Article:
Last week, the Washington Post reported on a Florida law - now being challenged - that would prohibit doctors from talking with their patients about gun ownership. In a recently published letter to the editor, Lucile Packard Children's Hospital physician Lena Winestone, MD, expresses her opposition to such a law, writing:
I recently cared for a 6-year-old child who found his parents’ loaded gun under their bed. When his older sibling attempted to take the weapon from him, the gun discharged and my patient was shot in the belly. He lost more than half his blood volume and was rushed to emergency surgery, where half of his stomach and small intestine and his entire spleen and colon were removed. He remained in the hospital for more than half of a year; he still requires the use of a colostomy bag and cannot feed by mouth.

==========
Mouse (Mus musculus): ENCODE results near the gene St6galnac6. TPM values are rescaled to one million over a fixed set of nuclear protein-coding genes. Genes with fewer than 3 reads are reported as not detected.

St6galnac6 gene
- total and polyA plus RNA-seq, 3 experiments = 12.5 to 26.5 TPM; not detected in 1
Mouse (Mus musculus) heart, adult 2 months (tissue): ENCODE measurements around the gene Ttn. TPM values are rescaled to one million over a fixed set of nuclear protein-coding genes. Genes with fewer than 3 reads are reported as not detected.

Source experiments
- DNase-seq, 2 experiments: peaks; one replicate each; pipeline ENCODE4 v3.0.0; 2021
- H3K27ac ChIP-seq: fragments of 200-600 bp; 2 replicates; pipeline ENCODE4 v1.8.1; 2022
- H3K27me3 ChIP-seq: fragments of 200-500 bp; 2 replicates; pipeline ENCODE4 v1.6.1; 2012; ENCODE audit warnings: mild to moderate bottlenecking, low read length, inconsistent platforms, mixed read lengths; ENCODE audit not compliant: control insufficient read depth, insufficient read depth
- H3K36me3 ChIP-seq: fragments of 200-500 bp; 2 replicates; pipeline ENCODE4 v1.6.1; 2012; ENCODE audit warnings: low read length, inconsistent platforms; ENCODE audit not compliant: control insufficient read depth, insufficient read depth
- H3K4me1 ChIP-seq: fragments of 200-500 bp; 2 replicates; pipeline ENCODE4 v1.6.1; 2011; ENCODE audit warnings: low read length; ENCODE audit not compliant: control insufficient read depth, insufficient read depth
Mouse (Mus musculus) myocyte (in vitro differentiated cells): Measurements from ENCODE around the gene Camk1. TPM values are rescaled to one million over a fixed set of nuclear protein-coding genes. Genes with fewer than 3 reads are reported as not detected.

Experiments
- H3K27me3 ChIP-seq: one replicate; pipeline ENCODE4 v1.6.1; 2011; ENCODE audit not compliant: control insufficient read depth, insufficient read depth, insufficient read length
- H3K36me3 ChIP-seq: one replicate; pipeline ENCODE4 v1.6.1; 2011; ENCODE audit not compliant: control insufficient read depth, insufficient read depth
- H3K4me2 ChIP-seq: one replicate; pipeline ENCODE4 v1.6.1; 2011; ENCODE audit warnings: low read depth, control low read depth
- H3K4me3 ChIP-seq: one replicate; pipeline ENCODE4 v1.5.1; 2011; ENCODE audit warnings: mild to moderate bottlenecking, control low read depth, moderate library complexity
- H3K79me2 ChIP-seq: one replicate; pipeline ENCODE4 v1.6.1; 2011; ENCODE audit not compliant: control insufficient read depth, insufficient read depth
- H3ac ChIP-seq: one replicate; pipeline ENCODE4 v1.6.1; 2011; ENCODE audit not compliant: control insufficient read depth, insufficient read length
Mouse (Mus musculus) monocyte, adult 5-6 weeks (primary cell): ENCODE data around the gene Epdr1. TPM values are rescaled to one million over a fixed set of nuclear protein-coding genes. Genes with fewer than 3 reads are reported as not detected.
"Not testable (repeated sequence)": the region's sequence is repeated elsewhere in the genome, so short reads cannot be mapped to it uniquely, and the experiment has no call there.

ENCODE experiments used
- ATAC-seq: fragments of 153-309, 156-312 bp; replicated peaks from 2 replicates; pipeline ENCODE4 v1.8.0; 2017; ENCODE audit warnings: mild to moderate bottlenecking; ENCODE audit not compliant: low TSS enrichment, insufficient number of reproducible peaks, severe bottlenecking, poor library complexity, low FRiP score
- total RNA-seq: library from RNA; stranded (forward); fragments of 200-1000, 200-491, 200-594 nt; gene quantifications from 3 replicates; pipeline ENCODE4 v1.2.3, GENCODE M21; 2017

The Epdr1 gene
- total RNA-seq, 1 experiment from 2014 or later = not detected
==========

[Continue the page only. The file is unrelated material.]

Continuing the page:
My patient will struggle with chronic pain for years to come. I can’t help but wonder whether his pediatrician asked his family about gun ownership and proper storage. If I don’t ask my patients about gun ownership and provide them with appropriate counseling, I may not be upholding my oath to “keep [my patients] from harm and injustice.”
Previously: Pediatricians’ role in gun control: Recommendations from the American Academy of Pediatrics
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